The religious act is fundamentally an experience of suffering. When man meets God, God demands self-sacrifice, which expresses itself in struggle with his primitive passions, in breaking his will, in accepting a transcendental "burden," in giving up exaggerated carnal desire, in occasional withdrawal from the sweet and pleasant, in dedication to the strangely bitter, in clash with secular rule, and in his yearning for a paradoxical world that is incomprehensible to others. Offer your sacrifice! This is the fundamental command given to the man of religion. The chosen of the nation, from the moment that they revealed God, occupied themselves in a continual act of sacrifice.

God says to Avraham: "Take now your son, your only one, whom you love, Isaac, etc." That is to say, I demand of you the greatest sacrifice. I want your son who is your only son, and also the one whom you love. Do not fool yourself to think that after you obey Me and bring your son up for a burnt-offering, I will give you another son in place of Yitzchak. When Yitzchak will be slaughtered on the altar – you will remain alone and childless. You will not have another child. You will live your life in incomparable solitude. I want your only son who is irreplaceable. Neither should you think that you will succeed to forget Yitzchak and remove him from your mind. All your life you will think about him. I am interested in your son whom you love and whom you will love forever. You will spend your nights awake, picking at your emotional wounds. Out of your sleep you will call for Yitzchak, and when you wake up you will find your tent desolate and forsaken. Your life will turn into a long chain of emotional suffering. And nevertheless, I demand this sacrifice.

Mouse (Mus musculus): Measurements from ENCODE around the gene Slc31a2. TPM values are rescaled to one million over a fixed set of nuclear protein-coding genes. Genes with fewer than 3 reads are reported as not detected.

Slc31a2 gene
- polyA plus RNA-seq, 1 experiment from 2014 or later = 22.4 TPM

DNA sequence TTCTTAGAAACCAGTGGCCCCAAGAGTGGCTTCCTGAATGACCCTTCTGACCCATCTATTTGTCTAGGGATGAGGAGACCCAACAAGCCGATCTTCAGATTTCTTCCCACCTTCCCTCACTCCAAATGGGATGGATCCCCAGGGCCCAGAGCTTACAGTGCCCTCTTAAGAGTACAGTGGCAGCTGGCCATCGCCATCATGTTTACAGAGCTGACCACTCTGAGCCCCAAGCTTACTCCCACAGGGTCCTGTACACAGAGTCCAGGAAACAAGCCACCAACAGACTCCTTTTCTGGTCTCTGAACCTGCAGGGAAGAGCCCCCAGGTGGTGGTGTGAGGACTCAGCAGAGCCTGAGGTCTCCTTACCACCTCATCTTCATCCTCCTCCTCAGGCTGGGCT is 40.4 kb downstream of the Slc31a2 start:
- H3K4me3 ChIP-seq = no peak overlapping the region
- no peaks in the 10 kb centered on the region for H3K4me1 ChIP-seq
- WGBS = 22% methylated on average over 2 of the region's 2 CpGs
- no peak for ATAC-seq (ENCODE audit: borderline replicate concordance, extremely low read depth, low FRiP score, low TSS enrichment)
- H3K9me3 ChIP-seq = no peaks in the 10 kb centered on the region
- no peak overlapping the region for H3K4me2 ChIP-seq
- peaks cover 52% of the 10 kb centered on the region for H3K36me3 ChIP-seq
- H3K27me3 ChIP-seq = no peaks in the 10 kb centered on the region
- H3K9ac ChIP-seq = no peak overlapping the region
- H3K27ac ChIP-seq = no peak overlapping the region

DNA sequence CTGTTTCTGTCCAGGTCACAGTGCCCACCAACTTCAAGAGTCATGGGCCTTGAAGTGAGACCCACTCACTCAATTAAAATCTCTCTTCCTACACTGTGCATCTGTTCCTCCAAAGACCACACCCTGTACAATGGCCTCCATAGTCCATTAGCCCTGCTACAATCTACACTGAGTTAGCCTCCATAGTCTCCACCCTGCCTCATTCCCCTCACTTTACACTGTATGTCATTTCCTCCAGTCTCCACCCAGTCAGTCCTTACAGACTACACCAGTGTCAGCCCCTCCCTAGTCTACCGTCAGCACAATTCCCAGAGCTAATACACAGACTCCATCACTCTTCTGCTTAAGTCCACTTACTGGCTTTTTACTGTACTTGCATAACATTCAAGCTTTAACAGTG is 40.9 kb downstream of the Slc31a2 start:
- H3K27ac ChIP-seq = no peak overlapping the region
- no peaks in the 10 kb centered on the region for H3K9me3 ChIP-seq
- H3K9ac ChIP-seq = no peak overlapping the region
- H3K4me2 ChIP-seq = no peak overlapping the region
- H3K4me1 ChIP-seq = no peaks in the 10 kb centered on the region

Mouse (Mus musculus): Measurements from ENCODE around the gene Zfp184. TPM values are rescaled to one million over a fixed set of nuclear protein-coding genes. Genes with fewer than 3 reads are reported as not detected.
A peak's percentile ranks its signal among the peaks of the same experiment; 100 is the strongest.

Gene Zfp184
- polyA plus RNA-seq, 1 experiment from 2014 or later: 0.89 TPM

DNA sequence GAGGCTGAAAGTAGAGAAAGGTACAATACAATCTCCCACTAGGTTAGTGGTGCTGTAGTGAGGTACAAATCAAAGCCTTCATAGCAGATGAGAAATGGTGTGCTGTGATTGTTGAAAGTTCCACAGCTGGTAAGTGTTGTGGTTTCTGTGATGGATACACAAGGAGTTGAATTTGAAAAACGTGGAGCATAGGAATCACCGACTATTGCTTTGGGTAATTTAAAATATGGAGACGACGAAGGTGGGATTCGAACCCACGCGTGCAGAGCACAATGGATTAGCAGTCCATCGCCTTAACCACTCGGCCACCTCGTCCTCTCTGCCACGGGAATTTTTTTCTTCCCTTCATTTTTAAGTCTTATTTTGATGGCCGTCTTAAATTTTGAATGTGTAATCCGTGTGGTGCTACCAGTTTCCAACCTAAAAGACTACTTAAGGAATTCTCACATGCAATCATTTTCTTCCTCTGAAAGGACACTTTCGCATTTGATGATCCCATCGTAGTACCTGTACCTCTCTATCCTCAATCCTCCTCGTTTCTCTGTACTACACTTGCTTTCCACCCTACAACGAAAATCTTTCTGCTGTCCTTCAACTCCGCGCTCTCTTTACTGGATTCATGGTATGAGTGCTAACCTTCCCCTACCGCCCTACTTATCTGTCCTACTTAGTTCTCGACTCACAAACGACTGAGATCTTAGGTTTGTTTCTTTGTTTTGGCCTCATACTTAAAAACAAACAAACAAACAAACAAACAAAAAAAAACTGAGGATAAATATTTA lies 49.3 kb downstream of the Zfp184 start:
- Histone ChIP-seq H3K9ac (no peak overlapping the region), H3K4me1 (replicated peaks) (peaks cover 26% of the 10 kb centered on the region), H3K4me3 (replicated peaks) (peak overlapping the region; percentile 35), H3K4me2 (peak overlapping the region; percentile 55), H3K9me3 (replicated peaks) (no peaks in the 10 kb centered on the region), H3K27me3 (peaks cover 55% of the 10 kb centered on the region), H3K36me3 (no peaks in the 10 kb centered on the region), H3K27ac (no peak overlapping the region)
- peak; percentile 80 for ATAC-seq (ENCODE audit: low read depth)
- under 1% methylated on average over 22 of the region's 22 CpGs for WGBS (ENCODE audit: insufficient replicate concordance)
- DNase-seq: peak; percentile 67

Clearly the experience, which was rooted in dread and suffering, ended in ceaseless joy. When Avraham removed his son from the altar at the angel's command, his suffering turned into everlasting gladness, his dread into perpetual happiness. The religious act begins with the sacrifice of one's self, and ends with the finding of that self. But man cannot find himself without sacrificing himself prior to the finding[1].

(Rabbi Joseph Soloveitchik)

[1] Rabbi Joseph Soloveitchik, Divrei Hashkafa, pp. 254-255

~ What is the purpose of mitzvot, for Soloveitchik?

~ What position does Soloveitchik take, regarding Kierkegaard?

~ For whom is this test?

~ In what should we, as Jews, focus? Do you agree with his approach?

To read Fear and Trembling is, to be sure, not to take lightly what Abraham is asked and commits himself to do. In light of the captivating power of this psychological profile, we are led to ask: what must have happened that Abraham so easily puts down the knife without so much as a question to the angel? If nothing else, inertia alone might have prompted him to execute God’s original command. Thus, we might ask if Kierkegaard has glossed over the real concern: the father of Israel has just been asked by God to kill his own son, for no reason other than to pass a mysterious test.

In other words, the story takes place as such, with the circumstances, as such. But what if the absurdity were not present? What if there was nothing in God’s relationship to Abraham that made it absurd that he would ask for Isaac’s life, but only horrifying? One cannot help but wonder what Kierkegaard’s reading of the story would be if the covenant had not been promised through Isaac. Is the teleological suspension of the ethical only an issue because of the promise of Canaan? What would we think of a God who had no reason to return the son to the father? What would we think of the father who was willing to sacrifice his son under that circumstance? Would faith still be a possibility? If so, what would it be like?[1]

(Claire Elise Katz)

[1] Katz, Claire Elise - The Voice of God and the Face of the Other: Levinas, Kierkegaard, and Abraham - The Journal of Textual Reasoning, vol. 10, 2001 http://jtr.lib.virginia.edu/archive/volume10/Katz.html

~ Find your own answers to the questions raised by Katz.